This latest scandal also sheds light on the Kirchnerite maxim of calling the Macri administration a “rat’s nest” which has used the judiciary, the intelligence services and its relations with certain mass media to persecute political leaders. Not only did the Macri administration actually engage in these behaviors, but it left behind a ton of evidence. Cristina Fernández de Kirchner and other former government officials who are under investigation for corruption use this opportunity to whitewash their crimes, developing the theory of “lawfare”. What to them is a continental and systematic plan against progressive rulers, orchestrated by financial interests in the “imperial” United States, is nothing more than the political pendulum of Latin America at work, with weak institutions. Cristina and her cronies abused the judiciary to get rid of problems during their tenure while aggressively pursuing their opponents. Sadly, Macri’s Cambiemos coalition followed exactly the same footsteps despite winning the 2015 presidential elections and the 2017 midterms on an anti-corruption platform.
Thus, it brings together the second Kirchner administration, Macri’s four years in government and the current tenure of President Alberto Fernández, as all three have relied on “dark care of democracy” for political gain. In his inaugural address, Alberto claimed he would eliminate collusion between shady governments, a dirty justice system and sketchy intelligence agencies. He knew, however, that his political leader’s main concerns were with corruption investigations directed directly against her and her family. Throughout his rule, federal judges gradually released former Kirchneri officials from behind bars (including Medina), cleared Cristina or refrained from prosecuting some pending cases and went on the offensive against Macri.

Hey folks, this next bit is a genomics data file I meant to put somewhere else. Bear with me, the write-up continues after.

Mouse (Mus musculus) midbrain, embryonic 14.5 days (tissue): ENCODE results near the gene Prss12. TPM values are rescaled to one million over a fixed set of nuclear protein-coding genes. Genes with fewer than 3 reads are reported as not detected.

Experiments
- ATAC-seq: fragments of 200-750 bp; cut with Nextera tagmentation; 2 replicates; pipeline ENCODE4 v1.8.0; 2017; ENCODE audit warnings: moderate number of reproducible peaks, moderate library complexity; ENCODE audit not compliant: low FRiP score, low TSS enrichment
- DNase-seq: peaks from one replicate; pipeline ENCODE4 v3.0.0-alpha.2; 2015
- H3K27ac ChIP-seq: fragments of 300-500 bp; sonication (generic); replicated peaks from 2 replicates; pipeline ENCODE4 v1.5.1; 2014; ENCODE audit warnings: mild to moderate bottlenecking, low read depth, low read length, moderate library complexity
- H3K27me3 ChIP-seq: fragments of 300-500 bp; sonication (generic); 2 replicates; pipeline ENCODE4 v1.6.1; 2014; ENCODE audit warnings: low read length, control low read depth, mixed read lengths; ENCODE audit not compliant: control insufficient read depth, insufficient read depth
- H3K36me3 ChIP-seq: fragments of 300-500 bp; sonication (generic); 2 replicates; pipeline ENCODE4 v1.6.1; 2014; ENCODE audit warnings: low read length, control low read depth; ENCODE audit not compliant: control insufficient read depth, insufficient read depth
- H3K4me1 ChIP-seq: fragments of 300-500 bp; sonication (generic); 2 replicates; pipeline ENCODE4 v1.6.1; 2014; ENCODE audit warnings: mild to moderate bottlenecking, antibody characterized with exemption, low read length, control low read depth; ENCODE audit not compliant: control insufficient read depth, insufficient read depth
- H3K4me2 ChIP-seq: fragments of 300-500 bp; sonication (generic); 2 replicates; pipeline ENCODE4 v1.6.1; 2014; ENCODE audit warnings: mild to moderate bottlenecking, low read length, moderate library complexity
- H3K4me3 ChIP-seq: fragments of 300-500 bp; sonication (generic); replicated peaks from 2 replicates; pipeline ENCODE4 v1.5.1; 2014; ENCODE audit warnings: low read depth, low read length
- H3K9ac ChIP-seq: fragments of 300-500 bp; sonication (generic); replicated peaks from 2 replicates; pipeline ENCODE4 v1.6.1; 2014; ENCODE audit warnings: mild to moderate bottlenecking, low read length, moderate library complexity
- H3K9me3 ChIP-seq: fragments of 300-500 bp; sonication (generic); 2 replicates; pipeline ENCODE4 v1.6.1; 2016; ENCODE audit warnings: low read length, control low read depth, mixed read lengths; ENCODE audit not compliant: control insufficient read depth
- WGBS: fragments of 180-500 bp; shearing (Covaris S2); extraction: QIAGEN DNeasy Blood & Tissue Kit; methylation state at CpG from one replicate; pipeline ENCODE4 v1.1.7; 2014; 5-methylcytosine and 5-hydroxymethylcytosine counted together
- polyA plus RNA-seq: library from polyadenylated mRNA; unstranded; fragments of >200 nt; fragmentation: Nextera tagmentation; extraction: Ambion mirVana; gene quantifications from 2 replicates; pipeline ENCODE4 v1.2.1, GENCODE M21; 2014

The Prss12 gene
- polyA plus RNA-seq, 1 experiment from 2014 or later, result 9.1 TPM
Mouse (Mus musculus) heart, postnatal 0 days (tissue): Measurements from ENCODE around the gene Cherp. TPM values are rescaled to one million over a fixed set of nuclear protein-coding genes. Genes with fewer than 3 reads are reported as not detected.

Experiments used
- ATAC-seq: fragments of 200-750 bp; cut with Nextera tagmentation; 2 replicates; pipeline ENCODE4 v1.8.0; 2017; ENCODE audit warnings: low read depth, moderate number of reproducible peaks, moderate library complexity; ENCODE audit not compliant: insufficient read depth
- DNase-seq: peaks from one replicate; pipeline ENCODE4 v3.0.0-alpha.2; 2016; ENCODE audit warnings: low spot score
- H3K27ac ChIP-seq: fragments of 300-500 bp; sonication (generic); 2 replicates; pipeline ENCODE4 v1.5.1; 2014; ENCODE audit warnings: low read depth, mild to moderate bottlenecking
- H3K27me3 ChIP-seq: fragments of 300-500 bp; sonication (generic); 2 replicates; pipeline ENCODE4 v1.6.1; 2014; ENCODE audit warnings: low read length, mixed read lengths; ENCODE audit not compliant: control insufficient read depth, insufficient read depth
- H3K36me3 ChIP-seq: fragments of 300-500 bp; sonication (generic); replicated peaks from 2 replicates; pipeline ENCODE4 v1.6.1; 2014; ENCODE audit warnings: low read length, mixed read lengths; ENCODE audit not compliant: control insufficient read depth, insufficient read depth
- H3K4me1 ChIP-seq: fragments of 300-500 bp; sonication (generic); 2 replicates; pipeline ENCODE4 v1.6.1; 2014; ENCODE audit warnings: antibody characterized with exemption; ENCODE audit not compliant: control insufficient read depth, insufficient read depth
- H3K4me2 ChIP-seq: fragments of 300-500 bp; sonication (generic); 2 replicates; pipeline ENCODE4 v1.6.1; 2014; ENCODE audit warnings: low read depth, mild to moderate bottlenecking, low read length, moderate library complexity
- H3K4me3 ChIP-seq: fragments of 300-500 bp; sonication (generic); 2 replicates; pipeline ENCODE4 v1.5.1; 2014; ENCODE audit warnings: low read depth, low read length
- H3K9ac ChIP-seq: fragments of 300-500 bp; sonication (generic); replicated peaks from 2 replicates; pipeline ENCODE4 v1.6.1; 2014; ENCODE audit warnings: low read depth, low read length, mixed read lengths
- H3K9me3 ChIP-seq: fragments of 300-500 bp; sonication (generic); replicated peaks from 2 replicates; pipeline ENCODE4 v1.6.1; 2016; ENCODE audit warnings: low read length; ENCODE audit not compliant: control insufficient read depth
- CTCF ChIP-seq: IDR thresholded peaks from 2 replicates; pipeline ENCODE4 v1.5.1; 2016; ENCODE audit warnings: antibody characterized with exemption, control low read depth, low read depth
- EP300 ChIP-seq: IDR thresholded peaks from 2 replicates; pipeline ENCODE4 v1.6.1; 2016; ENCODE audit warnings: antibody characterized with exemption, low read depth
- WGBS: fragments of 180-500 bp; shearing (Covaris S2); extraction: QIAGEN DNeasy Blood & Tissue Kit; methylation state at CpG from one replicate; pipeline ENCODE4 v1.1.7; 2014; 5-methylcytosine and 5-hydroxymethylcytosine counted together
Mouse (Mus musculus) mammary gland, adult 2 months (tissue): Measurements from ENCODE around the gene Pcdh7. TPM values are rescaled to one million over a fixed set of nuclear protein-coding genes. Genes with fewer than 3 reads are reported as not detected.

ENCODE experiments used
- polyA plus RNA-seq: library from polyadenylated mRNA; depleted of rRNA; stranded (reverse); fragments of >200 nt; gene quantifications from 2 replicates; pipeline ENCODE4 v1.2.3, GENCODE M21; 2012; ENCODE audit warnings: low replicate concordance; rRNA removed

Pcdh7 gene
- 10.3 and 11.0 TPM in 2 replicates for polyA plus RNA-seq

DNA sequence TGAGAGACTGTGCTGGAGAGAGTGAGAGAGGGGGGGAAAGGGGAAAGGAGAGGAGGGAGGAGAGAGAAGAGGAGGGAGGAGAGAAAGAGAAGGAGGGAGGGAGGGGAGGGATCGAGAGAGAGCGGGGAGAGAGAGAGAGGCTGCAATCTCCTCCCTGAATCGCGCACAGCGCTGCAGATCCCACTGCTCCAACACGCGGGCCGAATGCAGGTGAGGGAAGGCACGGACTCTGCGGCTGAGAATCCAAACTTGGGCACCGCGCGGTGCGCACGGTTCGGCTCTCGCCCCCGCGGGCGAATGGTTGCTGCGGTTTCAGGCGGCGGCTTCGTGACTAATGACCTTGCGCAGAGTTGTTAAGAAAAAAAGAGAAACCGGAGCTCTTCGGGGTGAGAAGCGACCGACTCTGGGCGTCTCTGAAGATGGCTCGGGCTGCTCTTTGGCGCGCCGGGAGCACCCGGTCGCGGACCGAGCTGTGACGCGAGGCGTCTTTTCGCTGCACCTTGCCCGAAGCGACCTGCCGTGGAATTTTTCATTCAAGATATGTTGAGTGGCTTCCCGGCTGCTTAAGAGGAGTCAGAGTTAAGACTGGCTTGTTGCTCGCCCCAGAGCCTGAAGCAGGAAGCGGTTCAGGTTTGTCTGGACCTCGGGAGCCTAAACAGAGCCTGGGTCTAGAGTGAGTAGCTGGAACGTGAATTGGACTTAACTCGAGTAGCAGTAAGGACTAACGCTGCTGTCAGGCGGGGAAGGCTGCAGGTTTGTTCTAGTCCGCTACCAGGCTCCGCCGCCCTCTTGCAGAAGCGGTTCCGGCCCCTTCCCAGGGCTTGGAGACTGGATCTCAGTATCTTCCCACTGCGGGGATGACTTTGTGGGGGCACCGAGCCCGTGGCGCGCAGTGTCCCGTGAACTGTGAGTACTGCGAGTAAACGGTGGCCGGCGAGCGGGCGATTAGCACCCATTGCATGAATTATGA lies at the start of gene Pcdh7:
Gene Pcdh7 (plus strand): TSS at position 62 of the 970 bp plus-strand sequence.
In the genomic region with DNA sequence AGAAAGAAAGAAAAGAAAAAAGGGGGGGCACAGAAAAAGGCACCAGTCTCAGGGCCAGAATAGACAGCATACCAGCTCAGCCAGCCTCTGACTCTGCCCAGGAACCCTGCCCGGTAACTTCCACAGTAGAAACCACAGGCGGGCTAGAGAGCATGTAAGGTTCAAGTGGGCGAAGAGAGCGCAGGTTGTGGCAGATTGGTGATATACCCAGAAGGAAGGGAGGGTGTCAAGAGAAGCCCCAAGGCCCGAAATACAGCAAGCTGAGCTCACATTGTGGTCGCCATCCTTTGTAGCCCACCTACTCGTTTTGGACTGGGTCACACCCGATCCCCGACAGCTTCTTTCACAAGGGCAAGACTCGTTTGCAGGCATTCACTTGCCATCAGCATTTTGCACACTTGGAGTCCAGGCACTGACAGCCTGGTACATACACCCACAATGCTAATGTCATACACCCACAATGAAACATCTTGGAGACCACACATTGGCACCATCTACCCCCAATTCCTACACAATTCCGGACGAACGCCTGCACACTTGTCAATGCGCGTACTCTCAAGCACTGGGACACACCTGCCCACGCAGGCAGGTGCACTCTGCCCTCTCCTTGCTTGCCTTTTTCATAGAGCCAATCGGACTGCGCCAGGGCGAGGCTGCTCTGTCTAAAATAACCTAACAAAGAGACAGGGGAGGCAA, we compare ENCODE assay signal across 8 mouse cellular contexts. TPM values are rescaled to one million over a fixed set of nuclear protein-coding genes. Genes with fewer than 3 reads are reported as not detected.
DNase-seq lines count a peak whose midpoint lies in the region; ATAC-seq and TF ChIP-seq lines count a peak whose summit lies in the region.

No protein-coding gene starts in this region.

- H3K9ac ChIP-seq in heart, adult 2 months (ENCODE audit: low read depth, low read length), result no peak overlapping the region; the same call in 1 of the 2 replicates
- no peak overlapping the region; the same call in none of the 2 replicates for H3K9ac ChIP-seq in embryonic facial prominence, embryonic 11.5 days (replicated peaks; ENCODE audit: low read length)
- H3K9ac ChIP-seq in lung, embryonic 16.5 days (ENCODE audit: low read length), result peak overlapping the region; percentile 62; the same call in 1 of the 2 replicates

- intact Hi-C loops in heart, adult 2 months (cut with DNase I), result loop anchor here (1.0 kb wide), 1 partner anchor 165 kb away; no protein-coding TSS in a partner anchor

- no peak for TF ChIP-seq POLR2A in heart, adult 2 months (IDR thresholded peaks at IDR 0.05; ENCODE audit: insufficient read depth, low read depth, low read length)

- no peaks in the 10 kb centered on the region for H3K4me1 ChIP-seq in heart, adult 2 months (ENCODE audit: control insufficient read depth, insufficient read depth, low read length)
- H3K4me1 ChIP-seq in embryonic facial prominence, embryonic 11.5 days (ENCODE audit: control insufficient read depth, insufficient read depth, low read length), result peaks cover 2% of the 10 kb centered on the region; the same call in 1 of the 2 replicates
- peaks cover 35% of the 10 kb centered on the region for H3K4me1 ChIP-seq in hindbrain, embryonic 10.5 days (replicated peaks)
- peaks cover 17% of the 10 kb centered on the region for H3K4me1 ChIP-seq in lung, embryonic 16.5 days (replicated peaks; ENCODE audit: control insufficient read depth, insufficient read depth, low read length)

Argentina’s “Foots” are a vital part of its development problem, as are a twisted and biased justice system and the use of the state for party politics and revenge. Vidal, who seemed to have good intentions and a clean course, will not come out of this case unscathed.